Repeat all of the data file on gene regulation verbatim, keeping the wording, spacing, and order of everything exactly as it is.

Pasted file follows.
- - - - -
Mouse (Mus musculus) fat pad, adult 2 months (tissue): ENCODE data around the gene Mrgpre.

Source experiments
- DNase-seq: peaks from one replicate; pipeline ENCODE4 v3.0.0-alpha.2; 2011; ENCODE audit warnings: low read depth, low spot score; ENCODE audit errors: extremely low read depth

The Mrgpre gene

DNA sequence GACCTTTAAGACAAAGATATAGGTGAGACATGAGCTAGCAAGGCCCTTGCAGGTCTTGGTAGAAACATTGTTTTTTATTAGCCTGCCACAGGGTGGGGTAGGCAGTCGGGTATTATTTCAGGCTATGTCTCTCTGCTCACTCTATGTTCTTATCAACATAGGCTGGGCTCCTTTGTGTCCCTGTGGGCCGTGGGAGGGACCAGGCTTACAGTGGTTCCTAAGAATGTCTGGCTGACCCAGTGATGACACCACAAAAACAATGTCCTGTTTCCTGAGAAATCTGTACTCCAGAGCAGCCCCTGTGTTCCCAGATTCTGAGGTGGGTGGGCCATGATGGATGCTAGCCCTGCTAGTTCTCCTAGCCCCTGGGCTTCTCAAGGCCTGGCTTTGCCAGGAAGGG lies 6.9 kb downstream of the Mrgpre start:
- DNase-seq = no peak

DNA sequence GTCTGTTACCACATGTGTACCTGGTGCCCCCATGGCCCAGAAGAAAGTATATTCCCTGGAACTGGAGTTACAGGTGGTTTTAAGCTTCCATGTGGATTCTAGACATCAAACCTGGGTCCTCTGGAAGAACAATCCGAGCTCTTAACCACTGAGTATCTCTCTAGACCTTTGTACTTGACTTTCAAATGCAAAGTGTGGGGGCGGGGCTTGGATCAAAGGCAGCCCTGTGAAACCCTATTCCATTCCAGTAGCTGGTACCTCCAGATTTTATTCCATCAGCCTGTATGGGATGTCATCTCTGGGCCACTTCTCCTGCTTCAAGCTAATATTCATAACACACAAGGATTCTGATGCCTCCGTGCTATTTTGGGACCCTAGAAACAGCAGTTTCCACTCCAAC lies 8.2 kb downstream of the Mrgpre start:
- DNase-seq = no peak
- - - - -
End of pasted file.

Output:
Mouse (Mus musculus) fat pad, adult 2 months (tissue): ENCODE data around the gene Mrgpre.

Source experiments
- DNase-seq: peaks from one replicate; pipeline ENCODE4 v3.0.0-alpha.2; 2011; ENCODE audit warnings: low read depth, low spot score; ENCODE audit errors: extremely low read depth

The Mrgpre gene

DNA sequence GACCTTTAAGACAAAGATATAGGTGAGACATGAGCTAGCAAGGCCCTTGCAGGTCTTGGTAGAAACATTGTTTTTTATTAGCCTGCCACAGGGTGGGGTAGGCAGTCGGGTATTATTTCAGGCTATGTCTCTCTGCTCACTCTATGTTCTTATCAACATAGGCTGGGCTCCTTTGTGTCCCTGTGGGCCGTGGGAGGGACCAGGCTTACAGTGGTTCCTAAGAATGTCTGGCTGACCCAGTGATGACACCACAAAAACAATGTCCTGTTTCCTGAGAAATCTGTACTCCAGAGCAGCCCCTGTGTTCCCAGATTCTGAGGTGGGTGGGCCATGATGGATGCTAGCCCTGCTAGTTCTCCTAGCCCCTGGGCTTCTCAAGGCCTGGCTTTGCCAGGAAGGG lies 6.9 kb downstream of the Mrgpre start:
- DNase-seq = no peak

DNA sequence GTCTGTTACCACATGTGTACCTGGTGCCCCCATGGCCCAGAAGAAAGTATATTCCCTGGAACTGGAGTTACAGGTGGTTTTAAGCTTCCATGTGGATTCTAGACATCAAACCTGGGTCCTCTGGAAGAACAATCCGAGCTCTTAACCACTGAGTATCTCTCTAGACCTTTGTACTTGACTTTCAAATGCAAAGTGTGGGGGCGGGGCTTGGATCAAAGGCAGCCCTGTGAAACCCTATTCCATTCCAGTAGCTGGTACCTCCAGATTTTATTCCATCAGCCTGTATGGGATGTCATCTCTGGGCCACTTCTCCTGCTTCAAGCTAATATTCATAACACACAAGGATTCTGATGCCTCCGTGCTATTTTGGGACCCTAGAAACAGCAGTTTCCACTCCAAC lies 8.2 kb downstream of the Mrgpre start:
- DNase-seq = no peak